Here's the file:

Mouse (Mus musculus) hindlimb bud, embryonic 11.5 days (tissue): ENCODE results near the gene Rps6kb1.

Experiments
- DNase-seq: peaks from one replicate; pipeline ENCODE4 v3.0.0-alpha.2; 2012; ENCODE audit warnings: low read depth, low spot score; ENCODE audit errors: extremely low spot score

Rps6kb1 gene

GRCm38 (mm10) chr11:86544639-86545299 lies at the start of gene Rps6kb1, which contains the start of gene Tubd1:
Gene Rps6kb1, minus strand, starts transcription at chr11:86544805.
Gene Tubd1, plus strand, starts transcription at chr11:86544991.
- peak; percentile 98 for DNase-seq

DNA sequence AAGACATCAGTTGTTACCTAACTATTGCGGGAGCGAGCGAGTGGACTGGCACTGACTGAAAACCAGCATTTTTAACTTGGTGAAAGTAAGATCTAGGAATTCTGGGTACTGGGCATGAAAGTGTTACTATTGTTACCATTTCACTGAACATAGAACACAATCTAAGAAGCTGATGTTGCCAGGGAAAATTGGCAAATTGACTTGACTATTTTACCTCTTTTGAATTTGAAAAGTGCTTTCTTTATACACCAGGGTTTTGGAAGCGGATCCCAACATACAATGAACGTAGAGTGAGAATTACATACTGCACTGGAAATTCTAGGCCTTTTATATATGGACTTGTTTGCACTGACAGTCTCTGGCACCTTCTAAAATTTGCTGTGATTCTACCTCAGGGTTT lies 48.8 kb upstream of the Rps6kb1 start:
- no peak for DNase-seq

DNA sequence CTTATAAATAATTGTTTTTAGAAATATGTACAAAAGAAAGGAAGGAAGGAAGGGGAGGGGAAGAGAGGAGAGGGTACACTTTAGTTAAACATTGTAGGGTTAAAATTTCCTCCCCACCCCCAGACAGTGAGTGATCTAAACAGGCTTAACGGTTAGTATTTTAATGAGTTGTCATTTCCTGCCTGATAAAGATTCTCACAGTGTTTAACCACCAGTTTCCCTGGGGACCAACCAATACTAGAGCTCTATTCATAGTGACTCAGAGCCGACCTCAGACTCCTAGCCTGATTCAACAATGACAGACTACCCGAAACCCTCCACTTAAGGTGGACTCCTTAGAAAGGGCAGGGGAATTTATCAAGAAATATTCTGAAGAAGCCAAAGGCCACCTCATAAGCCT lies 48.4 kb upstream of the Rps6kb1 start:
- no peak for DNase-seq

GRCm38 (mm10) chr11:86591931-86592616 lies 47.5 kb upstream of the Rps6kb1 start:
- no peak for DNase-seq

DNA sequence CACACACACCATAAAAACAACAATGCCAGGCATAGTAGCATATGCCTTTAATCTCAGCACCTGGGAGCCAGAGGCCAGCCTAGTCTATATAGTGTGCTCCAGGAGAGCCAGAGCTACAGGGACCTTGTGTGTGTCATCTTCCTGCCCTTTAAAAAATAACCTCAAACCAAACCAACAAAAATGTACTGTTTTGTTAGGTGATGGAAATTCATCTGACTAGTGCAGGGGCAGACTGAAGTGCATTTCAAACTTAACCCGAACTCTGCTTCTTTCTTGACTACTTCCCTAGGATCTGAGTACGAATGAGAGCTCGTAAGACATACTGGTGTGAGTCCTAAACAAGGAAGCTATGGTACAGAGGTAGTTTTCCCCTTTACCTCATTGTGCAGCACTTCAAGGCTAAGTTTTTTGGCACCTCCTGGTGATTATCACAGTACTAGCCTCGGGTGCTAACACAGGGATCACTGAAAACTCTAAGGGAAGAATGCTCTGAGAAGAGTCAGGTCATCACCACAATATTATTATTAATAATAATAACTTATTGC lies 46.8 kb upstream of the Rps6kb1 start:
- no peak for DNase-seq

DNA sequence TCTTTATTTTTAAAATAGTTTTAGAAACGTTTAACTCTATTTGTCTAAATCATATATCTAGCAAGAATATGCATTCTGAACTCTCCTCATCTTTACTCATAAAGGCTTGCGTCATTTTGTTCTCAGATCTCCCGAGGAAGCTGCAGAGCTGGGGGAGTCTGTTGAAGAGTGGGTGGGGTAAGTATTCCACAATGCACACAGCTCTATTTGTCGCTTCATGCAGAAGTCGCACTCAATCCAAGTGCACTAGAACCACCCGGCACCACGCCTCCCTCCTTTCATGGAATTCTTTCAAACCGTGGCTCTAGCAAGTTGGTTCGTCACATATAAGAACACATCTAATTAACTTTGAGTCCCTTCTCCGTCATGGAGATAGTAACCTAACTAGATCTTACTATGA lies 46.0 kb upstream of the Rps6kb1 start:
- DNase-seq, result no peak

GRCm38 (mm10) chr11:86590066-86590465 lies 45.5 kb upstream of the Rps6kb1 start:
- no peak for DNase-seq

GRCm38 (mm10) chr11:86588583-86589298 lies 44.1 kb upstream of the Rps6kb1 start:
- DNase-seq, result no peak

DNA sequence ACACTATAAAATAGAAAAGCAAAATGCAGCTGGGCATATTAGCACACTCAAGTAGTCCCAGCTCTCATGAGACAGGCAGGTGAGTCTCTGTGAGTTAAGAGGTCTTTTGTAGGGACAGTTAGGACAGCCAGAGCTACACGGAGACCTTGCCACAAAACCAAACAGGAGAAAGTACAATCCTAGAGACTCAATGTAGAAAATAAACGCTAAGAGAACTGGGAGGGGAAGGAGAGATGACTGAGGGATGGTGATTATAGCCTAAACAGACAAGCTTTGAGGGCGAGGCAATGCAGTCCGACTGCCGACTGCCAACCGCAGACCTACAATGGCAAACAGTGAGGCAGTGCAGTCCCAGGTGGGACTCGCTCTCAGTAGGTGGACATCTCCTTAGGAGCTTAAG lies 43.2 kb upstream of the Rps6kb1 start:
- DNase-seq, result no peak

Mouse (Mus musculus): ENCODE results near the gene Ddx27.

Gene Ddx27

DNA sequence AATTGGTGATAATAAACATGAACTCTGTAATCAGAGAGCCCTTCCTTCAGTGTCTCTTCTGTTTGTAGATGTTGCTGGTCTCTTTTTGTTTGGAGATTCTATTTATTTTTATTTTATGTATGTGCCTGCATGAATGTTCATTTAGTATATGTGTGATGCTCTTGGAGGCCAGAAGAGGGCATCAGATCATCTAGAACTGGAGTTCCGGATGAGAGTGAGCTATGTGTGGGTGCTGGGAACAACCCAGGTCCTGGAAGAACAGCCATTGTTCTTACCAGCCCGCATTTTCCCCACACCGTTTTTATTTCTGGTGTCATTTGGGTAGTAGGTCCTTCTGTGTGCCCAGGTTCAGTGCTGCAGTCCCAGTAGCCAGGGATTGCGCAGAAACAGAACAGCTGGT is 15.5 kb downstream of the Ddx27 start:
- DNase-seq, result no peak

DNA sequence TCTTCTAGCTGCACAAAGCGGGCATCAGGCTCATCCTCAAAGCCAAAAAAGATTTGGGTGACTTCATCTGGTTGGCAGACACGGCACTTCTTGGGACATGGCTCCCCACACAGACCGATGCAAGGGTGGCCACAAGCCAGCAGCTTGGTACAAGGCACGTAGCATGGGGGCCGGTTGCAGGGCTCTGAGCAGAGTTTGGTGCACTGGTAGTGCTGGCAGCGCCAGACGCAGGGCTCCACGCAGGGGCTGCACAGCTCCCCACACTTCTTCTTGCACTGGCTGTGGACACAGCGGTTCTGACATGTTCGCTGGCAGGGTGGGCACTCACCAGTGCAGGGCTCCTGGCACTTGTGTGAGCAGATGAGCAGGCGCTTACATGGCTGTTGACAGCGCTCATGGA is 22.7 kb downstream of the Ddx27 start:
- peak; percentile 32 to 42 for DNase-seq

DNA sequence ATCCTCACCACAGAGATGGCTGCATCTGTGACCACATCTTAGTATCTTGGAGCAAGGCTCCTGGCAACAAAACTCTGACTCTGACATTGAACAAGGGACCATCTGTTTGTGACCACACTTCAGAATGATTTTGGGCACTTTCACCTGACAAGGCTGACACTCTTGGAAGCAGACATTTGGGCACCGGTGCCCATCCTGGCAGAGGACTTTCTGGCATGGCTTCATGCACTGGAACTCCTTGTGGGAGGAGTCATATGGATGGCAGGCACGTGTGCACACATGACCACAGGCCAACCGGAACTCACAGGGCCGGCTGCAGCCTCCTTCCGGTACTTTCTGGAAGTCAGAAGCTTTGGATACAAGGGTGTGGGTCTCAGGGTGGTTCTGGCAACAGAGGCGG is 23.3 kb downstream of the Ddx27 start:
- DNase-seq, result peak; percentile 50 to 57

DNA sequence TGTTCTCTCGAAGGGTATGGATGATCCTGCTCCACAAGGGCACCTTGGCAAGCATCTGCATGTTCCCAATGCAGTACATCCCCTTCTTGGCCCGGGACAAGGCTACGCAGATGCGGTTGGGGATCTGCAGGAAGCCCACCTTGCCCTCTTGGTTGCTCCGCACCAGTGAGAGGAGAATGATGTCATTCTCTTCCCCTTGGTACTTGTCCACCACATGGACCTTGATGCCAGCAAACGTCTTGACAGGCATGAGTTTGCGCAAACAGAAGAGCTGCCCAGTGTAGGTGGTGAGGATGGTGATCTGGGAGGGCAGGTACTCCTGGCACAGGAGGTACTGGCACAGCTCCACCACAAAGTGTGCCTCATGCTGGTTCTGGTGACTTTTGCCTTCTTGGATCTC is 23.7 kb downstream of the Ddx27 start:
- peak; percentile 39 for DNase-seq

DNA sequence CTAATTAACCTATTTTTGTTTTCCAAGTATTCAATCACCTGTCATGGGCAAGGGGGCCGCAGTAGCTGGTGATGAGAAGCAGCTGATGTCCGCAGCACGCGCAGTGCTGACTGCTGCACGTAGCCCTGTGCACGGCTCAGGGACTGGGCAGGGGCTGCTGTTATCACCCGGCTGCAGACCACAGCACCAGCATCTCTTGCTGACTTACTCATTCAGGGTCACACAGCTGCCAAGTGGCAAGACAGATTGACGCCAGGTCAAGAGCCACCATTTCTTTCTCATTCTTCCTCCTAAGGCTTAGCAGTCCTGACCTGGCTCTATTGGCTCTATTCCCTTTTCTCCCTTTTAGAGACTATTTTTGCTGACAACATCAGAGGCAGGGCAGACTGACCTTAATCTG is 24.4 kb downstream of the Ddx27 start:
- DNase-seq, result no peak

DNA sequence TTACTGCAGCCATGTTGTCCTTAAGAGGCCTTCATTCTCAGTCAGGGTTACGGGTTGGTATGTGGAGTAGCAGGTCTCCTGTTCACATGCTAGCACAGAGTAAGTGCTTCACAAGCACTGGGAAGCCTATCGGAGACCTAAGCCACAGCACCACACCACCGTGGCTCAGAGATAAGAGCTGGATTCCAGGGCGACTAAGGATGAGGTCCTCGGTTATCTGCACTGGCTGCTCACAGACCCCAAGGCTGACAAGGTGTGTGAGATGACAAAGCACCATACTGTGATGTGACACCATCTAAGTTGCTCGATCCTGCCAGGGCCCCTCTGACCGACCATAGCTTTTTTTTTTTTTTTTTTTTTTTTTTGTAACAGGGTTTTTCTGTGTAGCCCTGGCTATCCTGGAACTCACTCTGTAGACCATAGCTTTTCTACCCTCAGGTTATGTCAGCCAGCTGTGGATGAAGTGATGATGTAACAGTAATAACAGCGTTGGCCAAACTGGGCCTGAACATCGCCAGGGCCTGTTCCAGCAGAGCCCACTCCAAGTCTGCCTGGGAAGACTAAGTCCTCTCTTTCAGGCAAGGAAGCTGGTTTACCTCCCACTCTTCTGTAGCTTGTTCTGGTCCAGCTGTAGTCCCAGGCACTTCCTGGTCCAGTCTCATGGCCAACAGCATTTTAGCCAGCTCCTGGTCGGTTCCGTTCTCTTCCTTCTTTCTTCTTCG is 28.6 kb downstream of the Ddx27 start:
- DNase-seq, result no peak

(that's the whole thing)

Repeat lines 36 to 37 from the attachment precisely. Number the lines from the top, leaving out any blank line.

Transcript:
- DNase-seq, result no peak

DNA sequence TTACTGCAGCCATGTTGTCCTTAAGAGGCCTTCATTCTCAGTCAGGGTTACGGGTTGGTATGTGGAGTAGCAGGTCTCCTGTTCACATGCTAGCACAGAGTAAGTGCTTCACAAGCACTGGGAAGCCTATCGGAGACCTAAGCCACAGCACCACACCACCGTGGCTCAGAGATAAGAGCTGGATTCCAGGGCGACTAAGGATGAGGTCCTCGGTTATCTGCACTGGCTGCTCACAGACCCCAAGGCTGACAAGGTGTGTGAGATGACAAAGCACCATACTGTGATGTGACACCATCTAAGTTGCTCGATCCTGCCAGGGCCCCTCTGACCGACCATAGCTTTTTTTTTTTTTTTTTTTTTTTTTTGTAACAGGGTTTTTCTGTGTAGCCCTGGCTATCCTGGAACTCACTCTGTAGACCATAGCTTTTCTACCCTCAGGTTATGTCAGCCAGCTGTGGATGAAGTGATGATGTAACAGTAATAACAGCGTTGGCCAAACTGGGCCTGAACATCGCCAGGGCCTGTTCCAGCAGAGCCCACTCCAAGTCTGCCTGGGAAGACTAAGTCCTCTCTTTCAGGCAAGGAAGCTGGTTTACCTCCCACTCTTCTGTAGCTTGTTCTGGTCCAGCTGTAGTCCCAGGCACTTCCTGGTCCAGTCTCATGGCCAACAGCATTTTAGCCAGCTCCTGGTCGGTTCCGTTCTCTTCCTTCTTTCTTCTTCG is 28.6 kb downstream of the Ddx27 start: